A spirit of universality and commonality is the hallmark of the common journey of Asians. The mystery of the Divine transforms the Asian public into a space for the expression of a common journey among Asians, a public that is reshaped every time it re-engages with the multi-faceted context of Asia. Finding commonality is extremely important in our pursuit for justice, especially in the Asian context. However, the danger of finding common grounds is quite evident. In the pursuit of commonalities, particularities will often be subsumed. If Asian theology, as proposed by Wilfred, takes corrective measures to counter this seemingly hegemonic tendency to find and forge commonalities at the expense of particularities then such a theology would pave a revolution in the Asian context.
The book raises the fundamental question of what constitutes public theology. Public theology seeks to engage in dialogue with social, political, economic, cultural, and spiritual realities affecting contemporary society, as well as with knowledges and methodologies to which academic disciplines give rise. It seeks to bring a coherent Christian perspective to bear upon public policy and cultural discourse. Duncan B. Forrester rightly explains what public theology is:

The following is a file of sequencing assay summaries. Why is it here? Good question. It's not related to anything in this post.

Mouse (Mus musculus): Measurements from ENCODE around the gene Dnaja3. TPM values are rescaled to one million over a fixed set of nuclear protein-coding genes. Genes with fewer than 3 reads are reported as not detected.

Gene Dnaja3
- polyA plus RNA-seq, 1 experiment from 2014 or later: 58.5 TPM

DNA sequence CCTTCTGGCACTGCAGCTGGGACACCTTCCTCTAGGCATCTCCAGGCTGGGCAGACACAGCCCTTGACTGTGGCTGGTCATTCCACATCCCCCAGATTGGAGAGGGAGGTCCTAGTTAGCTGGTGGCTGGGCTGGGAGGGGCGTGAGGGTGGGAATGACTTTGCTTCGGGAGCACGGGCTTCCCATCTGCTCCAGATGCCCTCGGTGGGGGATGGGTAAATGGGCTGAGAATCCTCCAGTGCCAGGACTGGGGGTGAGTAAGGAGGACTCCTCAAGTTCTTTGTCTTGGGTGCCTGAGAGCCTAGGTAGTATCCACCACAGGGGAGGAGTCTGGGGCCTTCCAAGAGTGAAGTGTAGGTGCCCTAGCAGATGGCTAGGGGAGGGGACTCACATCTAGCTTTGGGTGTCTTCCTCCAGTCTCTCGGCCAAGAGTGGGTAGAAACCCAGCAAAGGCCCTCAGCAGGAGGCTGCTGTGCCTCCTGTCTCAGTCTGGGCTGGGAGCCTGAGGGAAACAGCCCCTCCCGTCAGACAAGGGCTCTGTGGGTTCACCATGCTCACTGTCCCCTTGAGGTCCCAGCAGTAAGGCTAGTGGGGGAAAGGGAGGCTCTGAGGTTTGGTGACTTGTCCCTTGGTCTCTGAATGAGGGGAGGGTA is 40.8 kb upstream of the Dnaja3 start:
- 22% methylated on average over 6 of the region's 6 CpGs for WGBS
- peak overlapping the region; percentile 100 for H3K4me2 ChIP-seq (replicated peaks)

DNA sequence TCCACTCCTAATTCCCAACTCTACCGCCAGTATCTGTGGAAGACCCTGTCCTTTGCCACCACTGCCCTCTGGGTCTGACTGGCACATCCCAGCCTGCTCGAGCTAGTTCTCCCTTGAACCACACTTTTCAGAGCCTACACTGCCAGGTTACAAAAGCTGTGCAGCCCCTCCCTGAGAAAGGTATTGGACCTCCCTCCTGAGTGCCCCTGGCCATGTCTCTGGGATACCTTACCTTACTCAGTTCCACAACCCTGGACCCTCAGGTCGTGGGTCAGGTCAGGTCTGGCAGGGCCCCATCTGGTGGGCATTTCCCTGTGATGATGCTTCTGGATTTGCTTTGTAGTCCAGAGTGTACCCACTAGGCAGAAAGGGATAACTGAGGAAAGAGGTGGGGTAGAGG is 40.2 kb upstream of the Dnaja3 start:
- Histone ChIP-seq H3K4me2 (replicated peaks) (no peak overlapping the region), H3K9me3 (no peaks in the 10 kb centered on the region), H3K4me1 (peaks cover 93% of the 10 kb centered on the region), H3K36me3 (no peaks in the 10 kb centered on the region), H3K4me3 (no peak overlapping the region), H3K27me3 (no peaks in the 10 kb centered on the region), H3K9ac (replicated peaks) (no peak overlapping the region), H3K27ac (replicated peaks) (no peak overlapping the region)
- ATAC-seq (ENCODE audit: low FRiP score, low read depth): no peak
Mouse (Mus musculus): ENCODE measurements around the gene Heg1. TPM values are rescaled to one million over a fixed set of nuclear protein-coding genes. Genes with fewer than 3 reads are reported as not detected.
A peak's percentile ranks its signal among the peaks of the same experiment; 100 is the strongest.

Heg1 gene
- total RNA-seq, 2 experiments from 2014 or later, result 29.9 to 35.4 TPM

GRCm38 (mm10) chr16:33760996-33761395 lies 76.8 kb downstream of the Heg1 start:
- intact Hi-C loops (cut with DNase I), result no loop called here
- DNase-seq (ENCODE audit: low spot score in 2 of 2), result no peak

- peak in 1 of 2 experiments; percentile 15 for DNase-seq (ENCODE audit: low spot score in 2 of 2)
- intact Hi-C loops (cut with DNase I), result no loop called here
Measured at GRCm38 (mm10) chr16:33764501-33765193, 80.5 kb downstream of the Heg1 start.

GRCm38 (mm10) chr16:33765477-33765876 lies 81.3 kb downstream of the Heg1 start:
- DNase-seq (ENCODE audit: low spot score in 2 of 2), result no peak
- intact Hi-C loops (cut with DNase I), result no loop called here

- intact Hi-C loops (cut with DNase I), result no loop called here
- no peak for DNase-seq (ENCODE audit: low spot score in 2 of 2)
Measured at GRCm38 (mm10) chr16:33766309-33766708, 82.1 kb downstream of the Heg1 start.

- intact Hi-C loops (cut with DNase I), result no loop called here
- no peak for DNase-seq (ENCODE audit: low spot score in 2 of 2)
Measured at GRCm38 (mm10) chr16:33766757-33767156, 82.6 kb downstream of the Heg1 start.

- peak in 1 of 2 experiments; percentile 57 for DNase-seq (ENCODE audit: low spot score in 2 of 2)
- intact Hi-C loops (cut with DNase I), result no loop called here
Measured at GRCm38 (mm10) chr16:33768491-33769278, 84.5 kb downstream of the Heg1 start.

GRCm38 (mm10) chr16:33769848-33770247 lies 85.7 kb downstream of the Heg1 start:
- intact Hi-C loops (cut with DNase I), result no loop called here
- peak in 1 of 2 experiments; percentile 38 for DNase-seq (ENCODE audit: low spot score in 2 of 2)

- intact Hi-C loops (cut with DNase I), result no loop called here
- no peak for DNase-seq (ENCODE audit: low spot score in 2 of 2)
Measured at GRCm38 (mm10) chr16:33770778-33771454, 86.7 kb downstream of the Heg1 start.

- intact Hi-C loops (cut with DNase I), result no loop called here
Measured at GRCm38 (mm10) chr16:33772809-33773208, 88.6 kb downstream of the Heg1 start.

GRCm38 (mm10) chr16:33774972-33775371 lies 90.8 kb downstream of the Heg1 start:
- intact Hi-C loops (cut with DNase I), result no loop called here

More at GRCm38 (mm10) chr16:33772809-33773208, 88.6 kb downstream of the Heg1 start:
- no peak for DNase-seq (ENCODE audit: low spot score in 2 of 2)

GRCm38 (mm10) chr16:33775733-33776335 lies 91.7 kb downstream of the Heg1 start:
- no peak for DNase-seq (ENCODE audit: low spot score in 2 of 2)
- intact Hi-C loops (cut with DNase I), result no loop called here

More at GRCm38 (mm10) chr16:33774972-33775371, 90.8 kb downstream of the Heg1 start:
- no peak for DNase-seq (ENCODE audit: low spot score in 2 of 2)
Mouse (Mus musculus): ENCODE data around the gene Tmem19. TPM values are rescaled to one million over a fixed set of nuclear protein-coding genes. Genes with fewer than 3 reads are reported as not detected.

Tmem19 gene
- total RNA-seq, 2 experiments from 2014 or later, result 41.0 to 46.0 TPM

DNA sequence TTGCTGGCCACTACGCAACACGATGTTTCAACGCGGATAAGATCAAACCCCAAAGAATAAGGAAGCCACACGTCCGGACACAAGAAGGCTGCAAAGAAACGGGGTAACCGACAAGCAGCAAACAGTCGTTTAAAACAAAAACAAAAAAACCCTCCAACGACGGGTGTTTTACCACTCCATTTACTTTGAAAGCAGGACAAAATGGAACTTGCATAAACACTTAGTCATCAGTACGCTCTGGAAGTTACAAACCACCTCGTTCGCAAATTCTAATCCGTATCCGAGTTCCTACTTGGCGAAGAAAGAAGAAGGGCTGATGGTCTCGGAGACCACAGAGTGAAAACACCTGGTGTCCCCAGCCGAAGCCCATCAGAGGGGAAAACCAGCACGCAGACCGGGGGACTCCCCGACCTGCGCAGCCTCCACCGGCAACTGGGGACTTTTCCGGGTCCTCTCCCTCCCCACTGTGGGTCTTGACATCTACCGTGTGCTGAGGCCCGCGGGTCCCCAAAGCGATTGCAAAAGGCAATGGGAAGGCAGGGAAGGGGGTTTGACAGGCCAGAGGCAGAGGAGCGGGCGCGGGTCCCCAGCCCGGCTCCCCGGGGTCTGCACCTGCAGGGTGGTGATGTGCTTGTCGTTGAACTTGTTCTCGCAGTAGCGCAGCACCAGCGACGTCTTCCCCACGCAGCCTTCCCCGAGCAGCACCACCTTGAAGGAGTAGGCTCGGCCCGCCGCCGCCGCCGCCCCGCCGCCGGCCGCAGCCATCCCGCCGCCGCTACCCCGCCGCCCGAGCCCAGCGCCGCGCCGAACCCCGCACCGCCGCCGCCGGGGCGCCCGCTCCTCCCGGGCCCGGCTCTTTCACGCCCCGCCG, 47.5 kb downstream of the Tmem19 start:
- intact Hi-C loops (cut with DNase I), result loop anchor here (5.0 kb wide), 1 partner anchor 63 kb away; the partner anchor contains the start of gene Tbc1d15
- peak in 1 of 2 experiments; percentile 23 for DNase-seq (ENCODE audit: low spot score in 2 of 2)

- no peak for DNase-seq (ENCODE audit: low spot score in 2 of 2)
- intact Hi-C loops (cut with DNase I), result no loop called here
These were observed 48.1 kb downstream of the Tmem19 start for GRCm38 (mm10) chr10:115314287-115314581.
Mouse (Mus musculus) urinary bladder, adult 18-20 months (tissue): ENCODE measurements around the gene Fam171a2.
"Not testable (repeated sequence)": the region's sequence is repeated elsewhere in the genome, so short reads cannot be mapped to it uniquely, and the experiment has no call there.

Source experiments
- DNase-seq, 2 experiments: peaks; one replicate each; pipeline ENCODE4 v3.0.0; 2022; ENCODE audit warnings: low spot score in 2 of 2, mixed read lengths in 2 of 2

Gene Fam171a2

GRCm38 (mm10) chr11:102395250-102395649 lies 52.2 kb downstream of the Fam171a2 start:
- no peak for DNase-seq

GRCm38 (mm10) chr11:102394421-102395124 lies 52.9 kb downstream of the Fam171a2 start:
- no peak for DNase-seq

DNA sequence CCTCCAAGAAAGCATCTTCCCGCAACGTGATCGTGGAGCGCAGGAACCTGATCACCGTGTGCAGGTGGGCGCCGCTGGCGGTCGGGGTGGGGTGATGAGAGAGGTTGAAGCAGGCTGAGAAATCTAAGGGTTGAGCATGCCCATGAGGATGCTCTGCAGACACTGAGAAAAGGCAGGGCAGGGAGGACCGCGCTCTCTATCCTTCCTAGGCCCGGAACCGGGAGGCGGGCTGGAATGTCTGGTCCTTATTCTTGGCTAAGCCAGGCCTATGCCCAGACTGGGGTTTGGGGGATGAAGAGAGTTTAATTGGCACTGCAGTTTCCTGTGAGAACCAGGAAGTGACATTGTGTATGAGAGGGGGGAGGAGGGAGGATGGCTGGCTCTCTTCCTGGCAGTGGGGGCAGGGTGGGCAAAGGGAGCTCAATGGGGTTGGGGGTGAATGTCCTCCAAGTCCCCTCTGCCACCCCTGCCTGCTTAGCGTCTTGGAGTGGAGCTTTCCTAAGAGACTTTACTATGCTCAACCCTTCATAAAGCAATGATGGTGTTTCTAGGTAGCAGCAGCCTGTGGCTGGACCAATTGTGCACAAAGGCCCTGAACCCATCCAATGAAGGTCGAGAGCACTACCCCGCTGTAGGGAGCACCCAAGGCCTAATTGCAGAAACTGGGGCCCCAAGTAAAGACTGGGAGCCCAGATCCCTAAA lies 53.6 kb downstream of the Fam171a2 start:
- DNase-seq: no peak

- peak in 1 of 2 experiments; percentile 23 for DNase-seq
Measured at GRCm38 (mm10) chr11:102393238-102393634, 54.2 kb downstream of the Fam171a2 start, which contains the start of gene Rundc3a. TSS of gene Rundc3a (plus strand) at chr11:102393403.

Public Theology, as I understand it, is not primarily and directly evangelical theology which addresses the Gospel to the world in the hope of repentance and conversion. Rather, it is theology which seeks the welfare of the city before protecting the interests of the Church, or its proper liberty to preach the Gospel and celebrate the sacraments. Accordingly, public theology often takes ‘the world’s agenda’, or parts of it, as its own agenda, and seeks to offer distinctive and constructive insights from the treasury of faith to help in the building of a decent society, the restraint of evil, the curbing of violence, nation-building, and the reconciliation in the public arena, and so forth. It strives to offer something that is distinctive, and that is gospel… (Forrester, “The Scope of Public Theology,” 2004).